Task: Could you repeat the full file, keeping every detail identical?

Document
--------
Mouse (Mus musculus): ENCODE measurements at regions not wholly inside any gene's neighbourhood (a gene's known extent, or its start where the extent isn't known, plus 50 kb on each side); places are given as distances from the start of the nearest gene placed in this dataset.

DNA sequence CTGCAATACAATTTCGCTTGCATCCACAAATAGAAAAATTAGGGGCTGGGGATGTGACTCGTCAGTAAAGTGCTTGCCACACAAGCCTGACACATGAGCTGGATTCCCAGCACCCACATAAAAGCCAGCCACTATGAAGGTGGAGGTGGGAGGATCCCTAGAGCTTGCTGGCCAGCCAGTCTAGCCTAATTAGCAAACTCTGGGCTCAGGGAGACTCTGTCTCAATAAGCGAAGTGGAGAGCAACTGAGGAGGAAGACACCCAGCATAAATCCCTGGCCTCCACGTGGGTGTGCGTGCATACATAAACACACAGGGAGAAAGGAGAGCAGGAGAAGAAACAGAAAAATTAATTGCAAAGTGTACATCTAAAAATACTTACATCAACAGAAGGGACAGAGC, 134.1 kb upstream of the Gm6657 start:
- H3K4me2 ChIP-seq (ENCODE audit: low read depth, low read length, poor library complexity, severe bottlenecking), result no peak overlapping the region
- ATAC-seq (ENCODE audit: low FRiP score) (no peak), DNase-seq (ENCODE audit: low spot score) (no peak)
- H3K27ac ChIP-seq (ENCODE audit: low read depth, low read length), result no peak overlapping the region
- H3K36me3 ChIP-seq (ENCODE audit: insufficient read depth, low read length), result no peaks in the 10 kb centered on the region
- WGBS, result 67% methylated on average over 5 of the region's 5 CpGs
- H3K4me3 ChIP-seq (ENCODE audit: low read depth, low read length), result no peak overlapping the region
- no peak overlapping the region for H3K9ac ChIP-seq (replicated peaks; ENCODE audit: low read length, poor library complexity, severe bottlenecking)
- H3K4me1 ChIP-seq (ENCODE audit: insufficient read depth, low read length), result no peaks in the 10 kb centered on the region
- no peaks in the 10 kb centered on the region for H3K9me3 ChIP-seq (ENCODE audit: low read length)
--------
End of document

Mouse (Mus musculus): ENCODE measurements at regions not wholly inside any gene's neighbourhood (a gene's known extent, or its start where the extent isn't known, plus 50 kb on each side); places are given as distances from the start of the nearest gene placed in this dataset.

DNA sequence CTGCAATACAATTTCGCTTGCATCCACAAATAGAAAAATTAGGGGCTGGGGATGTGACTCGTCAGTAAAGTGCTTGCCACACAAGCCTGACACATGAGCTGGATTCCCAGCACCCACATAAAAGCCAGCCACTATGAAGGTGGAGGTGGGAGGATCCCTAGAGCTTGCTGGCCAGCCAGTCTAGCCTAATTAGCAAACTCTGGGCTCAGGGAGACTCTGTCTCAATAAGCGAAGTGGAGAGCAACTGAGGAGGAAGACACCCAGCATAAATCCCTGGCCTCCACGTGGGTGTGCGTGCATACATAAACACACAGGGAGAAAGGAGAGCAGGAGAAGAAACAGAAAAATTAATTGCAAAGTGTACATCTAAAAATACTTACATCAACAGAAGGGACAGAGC, 134.1 kb upstream of the Gm6657 start:
- H3K4me2 ChIP-seq (ENCODE audit: low read depth, low read length, poor library complexity, severe bottlenecking), result no peak overlapping the region
- ATAC-seq (ENCODE audit: low FRiP score) (no peak), DNase-seq (ENCODE audit: low spot score) (no peak)
- H3K27ac ChIP-seq (ENCODE audit: low read depth, low read length), result no peak overlapping the region
- H3K36me3 ChIP-seq (ENCODE audit: insufficient read depth, low read length), result no peaks in the 10 kb centered on the region
- WGBS, result 67% methylated on average over 5 of the region's 5 CpGs
- H3K4me3 ChIP-seq (ENCODE audit: low read depth, low read length), result no peak overlapping the region
- no peak overlapping the region for H3K9ac ChIP-seq (replicated peaks; ENCODE audit: low read length, poor library complexity, severe bottlenecking)
- H3K4me1 ChIP-seq (ENCODE audit: insufficient read depth, low read length), result no peaks in the 10 kb centered on the region
- no peaks in the 10 kb centered on the region for H3K9me3 ChIP-seq (ENCODE audit: low read length)